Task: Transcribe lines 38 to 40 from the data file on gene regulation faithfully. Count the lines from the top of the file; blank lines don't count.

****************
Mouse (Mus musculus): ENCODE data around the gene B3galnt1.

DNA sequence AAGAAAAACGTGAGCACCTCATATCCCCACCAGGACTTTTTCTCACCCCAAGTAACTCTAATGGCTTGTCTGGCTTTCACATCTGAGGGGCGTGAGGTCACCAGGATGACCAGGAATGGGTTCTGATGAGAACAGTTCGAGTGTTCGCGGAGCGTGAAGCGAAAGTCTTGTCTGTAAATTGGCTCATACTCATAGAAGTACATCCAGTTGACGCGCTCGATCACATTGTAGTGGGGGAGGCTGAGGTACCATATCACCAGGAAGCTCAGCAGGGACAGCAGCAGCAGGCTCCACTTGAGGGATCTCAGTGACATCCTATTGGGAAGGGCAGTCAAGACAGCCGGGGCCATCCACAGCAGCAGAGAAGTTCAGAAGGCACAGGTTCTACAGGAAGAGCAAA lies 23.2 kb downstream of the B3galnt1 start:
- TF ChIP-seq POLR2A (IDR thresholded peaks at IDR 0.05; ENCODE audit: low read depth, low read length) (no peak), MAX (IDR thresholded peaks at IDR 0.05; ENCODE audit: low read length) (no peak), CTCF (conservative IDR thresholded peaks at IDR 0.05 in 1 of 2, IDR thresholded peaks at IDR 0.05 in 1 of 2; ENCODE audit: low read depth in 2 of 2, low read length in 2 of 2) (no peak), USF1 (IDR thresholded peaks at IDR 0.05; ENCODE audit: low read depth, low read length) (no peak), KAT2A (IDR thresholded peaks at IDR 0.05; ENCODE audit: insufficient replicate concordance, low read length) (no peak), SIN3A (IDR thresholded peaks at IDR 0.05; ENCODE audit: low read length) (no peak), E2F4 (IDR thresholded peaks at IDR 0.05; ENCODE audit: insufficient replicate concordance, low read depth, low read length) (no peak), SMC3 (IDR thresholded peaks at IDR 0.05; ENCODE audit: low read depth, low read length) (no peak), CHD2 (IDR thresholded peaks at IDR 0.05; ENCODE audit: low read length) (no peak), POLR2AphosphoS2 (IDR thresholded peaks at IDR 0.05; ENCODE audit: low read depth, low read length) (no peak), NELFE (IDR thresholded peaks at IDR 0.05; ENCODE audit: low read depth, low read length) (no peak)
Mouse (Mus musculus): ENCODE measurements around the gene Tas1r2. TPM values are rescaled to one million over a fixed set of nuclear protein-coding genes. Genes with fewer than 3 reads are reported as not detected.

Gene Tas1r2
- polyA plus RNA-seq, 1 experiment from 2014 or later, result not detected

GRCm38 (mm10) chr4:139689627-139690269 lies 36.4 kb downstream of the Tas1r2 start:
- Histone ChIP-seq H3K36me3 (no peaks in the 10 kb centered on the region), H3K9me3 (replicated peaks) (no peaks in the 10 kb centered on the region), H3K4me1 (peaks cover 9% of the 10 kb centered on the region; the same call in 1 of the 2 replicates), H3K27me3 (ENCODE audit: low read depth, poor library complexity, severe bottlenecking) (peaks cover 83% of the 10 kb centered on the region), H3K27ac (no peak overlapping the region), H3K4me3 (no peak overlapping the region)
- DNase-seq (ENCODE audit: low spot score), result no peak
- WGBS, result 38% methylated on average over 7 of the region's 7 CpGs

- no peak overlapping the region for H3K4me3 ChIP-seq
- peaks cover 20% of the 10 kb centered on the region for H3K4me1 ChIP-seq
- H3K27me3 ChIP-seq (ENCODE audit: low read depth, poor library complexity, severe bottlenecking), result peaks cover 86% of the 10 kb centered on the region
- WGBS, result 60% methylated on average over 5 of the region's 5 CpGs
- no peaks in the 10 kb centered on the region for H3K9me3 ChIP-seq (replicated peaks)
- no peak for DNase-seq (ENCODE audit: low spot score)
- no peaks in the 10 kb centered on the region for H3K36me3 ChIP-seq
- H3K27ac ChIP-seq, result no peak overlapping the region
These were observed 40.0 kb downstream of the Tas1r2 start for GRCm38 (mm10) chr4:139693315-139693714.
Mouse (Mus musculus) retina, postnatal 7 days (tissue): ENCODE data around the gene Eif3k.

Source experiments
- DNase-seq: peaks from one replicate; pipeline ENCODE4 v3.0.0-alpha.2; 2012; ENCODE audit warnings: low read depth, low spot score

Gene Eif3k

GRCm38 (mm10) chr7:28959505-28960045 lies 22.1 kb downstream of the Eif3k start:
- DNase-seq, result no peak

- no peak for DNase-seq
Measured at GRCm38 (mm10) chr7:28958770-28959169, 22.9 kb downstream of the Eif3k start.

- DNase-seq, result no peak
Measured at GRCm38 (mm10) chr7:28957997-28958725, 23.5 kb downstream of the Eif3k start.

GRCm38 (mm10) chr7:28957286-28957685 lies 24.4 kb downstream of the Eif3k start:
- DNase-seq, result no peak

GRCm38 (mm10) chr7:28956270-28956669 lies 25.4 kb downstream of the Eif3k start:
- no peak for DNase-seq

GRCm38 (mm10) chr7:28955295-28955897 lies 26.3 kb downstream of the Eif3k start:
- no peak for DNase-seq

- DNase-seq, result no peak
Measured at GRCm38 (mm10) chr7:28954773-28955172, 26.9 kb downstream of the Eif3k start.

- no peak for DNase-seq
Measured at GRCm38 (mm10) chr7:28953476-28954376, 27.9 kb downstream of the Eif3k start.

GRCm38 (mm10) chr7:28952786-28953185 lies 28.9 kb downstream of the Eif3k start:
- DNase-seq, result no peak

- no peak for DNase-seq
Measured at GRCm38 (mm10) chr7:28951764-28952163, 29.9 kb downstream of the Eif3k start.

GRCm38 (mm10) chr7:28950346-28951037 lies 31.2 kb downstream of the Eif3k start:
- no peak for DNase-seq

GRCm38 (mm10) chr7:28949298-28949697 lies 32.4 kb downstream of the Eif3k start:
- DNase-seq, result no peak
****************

- no peak for DNase-seq
Measured at GRCm38 (mm10) chr7:28953476-28954376, 27.9 kb downstream of the Eif3k start.

GRCm38 (mm10) chr7:28952786-28953185 lies 28.9 kb downstream of the Eif3k start: